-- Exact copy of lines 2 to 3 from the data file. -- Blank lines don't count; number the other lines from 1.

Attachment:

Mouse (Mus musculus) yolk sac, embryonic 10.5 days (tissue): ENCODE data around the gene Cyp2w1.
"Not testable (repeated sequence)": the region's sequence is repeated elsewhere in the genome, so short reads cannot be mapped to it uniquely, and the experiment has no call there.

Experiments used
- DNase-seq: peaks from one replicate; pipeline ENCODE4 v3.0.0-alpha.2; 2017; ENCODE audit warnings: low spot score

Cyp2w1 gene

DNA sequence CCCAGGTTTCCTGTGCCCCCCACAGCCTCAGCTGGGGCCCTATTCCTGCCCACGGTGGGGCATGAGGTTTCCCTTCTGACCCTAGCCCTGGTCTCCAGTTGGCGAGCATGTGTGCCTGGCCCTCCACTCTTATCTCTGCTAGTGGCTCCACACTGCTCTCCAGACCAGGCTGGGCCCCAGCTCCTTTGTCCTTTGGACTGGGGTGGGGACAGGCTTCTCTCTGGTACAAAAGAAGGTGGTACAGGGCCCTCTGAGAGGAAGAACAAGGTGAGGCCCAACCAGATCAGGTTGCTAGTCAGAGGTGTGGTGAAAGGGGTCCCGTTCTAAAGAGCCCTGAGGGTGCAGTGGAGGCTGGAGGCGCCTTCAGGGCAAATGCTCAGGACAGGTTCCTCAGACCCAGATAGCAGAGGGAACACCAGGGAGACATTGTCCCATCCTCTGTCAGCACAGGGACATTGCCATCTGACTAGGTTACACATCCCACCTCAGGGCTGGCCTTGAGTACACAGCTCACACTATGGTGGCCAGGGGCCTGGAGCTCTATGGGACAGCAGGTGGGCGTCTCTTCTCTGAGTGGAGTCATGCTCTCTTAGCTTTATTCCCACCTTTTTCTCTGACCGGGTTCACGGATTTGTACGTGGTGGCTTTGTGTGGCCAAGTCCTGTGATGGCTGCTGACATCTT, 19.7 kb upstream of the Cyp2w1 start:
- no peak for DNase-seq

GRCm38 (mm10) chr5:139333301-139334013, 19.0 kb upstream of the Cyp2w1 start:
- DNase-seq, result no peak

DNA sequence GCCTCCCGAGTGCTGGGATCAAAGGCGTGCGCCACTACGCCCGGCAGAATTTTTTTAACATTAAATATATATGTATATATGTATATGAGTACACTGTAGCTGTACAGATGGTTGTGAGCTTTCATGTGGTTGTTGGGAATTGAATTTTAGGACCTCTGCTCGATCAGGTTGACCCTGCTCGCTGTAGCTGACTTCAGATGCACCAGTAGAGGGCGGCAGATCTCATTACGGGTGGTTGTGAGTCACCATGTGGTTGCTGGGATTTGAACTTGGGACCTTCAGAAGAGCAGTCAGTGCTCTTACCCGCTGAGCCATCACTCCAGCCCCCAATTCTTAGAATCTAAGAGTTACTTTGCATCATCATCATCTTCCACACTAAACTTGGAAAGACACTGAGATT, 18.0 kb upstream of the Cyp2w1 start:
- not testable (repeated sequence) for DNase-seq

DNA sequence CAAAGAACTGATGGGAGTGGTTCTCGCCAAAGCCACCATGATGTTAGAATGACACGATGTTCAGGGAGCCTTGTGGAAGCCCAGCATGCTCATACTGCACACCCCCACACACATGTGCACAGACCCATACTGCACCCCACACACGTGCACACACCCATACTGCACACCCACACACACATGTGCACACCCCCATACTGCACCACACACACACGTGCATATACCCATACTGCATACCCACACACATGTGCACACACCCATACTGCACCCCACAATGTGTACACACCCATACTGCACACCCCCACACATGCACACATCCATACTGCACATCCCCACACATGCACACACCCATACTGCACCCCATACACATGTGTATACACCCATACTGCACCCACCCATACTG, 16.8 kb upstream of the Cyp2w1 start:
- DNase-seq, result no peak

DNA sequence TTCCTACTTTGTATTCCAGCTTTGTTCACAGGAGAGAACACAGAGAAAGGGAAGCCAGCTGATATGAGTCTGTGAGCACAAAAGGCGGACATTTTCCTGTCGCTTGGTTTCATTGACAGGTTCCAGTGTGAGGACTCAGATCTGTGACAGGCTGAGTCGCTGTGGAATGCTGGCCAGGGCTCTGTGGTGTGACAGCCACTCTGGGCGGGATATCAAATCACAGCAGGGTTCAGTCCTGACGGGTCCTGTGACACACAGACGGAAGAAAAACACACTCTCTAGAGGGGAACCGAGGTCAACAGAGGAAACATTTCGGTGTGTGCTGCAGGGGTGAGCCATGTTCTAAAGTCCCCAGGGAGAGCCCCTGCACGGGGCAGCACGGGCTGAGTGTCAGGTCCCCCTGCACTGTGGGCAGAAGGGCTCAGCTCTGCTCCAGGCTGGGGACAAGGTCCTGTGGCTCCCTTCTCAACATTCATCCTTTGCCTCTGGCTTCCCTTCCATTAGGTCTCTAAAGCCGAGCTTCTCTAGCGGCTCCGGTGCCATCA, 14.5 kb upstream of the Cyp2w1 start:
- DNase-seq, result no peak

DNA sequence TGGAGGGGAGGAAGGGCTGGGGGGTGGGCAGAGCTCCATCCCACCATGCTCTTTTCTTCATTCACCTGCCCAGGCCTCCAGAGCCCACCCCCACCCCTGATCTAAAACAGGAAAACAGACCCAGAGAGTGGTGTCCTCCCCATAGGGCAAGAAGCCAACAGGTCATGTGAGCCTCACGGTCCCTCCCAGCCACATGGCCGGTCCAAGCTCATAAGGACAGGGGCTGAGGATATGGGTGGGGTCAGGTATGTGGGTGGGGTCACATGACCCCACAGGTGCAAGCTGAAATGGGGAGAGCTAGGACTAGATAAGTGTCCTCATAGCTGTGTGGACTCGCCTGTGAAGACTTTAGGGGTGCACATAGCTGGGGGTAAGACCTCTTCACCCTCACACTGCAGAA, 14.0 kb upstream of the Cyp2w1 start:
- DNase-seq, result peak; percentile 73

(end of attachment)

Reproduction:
"Not testable (repeated sequence)": the region's sequence is repeated elsewhere in the genome, so short reads cannot be mapped to it uniquely, and the experiment has no call there.

Experiments used